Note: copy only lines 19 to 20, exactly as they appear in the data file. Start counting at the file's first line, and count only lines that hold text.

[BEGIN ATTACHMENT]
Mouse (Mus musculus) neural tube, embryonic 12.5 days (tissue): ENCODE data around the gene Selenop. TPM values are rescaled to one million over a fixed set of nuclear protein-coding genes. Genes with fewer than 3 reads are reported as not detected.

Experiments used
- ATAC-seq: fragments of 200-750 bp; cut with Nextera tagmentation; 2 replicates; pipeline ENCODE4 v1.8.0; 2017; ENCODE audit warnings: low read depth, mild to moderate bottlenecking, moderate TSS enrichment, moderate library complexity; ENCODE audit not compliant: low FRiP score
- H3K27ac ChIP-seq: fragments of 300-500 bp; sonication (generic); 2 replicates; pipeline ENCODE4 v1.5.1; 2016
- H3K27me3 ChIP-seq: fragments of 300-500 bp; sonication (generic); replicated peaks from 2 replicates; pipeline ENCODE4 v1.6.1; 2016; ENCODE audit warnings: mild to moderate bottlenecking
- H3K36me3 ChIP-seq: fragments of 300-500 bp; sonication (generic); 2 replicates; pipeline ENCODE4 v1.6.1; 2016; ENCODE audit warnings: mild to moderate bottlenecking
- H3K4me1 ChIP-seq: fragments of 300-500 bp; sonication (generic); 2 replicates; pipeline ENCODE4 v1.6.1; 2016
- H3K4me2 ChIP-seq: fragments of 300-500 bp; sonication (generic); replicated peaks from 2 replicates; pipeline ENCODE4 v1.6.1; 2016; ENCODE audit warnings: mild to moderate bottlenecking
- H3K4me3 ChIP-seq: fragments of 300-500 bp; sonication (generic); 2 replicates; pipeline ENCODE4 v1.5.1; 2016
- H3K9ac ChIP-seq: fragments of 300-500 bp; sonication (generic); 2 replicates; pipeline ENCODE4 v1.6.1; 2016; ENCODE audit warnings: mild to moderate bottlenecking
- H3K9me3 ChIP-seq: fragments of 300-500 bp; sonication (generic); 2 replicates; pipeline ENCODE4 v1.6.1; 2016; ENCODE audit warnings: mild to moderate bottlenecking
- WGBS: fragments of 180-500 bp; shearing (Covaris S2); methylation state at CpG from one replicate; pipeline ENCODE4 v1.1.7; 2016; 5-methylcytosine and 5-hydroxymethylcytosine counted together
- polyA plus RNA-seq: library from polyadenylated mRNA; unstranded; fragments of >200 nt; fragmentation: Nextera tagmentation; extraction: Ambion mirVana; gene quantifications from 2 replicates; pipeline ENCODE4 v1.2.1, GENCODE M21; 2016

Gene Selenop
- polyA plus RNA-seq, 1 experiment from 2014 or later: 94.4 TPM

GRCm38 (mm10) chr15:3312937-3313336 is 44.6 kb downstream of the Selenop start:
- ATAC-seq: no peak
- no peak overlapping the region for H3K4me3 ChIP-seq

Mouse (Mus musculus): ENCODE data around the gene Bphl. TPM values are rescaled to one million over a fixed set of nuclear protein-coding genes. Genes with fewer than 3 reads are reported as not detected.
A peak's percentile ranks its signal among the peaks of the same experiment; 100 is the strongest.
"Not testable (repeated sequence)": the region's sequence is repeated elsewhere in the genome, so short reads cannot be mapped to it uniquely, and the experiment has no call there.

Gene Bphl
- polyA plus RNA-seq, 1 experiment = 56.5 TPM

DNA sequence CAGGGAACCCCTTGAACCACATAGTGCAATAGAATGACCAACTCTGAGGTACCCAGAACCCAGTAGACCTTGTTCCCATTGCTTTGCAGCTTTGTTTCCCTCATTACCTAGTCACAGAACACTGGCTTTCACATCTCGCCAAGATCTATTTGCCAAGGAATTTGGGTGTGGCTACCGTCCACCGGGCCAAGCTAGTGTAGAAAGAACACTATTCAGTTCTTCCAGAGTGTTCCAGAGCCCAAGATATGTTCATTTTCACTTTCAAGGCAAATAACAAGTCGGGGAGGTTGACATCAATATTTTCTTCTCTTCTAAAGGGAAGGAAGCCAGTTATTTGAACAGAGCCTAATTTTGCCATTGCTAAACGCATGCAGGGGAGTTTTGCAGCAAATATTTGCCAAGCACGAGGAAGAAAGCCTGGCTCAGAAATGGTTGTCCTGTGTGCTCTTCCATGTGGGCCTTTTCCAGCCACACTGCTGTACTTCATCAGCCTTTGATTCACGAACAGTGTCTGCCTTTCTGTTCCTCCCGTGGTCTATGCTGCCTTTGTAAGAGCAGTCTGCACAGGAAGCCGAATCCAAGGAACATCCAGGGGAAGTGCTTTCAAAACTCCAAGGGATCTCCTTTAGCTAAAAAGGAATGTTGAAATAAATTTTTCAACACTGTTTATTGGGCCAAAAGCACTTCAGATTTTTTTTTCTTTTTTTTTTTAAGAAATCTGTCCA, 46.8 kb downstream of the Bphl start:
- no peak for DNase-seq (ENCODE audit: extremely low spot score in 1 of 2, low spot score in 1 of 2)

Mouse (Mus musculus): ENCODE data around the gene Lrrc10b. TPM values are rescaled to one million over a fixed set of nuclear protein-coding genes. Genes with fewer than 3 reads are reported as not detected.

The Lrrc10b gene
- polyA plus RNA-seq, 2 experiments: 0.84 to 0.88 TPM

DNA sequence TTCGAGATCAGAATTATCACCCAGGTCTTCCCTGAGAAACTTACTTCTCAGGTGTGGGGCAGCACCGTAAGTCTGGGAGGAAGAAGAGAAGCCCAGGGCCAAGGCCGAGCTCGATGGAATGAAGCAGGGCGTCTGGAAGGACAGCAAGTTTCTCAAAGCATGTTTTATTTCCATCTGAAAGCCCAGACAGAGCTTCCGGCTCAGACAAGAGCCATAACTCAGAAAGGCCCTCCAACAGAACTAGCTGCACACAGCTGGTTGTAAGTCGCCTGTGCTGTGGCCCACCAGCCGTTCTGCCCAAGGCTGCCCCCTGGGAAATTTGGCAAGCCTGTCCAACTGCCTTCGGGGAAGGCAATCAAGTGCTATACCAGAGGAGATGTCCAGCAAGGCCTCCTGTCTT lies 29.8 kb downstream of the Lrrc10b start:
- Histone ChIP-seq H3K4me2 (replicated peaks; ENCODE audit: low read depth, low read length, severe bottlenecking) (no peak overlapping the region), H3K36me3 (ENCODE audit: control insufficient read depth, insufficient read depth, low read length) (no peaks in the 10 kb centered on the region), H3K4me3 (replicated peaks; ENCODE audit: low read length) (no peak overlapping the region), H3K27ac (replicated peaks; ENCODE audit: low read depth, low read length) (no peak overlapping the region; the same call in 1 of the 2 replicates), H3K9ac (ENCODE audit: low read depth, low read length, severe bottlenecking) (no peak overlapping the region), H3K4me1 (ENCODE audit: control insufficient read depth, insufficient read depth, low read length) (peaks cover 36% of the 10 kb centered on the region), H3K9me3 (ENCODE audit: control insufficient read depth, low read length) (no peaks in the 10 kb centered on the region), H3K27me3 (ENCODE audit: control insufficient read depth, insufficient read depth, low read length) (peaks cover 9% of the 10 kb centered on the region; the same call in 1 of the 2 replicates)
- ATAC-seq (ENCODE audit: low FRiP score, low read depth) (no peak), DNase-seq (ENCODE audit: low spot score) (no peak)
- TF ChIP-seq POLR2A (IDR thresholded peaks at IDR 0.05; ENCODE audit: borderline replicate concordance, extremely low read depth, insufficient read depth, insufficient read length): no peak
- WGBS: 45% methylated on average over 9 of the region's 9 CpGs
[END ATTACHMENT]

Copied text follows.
Mouse (Mus musculus): ENCODE data around the gene Bphl. TPM values are rescaled to one million over a fixed set of nuclear protein-coding genes. Genes with fewer than 3 reads are reported as not detected.
A peak's percentile ranks its signal among the peaks of the same experiment; 100 is the strongest.